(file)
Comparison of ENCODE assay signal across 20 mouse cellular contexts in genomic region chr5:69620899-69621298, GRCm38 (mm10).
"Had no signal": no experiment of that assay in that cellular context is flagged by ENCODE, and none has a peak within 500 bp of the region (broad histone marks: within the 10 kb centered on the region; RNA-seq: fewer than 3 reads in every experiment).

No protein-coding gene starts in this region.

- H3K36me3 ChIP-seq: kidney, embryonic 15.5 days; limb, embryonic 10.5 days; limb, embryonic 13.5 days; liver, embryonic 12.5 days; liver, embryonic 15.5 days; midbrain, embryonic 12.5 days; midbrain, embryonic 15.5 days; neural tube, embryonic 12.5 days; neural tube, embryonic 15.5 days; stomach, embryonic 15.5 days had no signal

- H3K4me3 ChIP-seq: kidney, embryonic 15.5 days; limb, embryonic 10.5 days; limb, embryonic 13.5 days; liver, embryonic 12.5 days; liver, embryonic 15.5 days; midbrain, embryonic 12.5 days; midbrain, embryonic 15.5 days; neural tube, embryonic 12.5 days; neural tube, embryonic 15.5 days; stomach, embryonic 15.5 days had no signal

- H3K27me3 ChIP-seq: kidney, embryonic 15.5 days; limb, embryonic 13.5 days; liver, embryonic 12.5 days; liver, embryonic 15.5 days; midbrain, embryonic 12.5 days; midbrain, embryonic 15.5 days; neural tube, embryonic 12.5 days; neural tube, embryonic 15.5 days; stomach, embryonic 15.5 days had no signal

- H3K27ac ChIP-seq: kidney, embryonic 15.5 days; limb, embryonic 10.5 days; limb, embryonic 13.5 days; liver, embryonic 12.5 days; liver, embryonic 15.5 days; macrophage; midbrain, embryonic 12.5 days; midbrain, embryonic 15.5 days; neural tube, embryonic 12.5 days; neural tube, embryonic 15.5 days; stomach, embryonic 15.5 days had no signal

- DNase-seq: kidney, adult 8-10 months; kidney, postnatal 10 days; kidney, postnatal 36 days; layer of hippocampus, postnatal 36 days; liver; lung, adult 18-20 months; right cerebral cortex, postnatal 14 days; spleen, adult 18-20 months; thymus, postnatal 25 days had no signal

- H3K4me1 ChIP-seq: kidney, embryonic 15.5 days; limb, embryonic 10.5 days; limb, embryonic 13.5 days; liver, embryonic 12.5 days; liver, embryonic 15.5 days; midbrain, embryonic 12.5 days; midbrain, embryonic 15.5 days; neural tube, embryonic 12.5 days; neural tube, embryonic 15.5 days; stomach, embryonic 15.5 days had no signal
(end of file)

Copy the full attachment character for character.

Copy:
Comparison of ENCODE assay signal across 20 mouse cellular contexts in genomic region chr5:69620899-69621298, GRCm38 (mm10).
"Had no signal": no experiment of that assay in that cellular context is flagged by ENCODE, and none has a peak within 500 bp of the region (broad histone marks: within the 10 kb centered on the region; RNA-seq: fewer than 3 reads in every experiment).

No protein-coding gene starts in this region.

- H3K36me3 ChIP-seq: kidney, embryonic 15.5 days; limb, embryonic 10.5 days; limb, embryonic 13.5 days; liver, embryonic 12.5 days; liver, embryonic 15.5 days; midbrain, embryonic 12.5 days; midbrain, embryonic 15.5 days; neural tube, embryonic 12.5 days; neural tube, embryonic 15.5 days; stomach, embryonic 15.5 days had no signal

- H3K4me3 ChIP-seq: kidney, embryonic 15.5 days; limb, embryonic 10.5 days; limb, embryonic 13.5 days; liver, embryonic 12.5 days; liver, embryonic 15.5 days; midbrain, embryonic 12.5 days; midbrain, embryonic 15.5 days; neural tube, embryonic 12.5 days; neural tube, embryonic 15.5 days; stomach, embryonic 15.5 days had no signal

- H3K27me3 ChIP-seq: kidney, embryonic 15.5 days; limb, embryonic 13.5 days; liver, embryonic 12.5 days; liver, embryonic 15.5 days; midbrain, embryonic 12.5 days; midbrain, embryonic 15.5 days; neural tube, embryonic 12.5 days; neural tube, embryonic 15.5 days; stomach, embryonic 15.5 days had no signal

- H3K27ac ChIP-seq: kidney, embryonic 15.5 days; limb, embryonic 10.5 days; limb, embryonic 13.5 days; liver, embryonic 12.5 days; liver, embryonic 15.5 days; macrophage; midbrain, embryonic 12.5 days; midbrain, embryonic 15.5 days; neural tube, embryonic 12.5 days; neural tube, embryonic 15.5 days; stomach, embryonic 15.5 days had no signal

- DNase-seq: kidney, adult 8-10 months; kidney, postnatal 10 days; kidney, postnatal 36 days; layer of hippocampus, postnatal 36 days; liver; lung, adult 18-20 months; right cerebral cortex, postnatal 14 days; spleen, adult 18-20 months; thymus, postnatal 25 days had no signal

- H3K4me1 ChIP-seq: kidney, embryonic 15.5 days; limb, embryonic 10.5 days; limb, embryonic 13.5 days; liver, embryonic 12.5 days; liver, embryonic 15.5 days; midbrain, embryonic 12.5 days; midbrain, embryonic 15.5 days; neural tube, embryonic 12.5 days; neural tube, embryonic 15.5 days; stomach, embryonic 15.5 days had no signal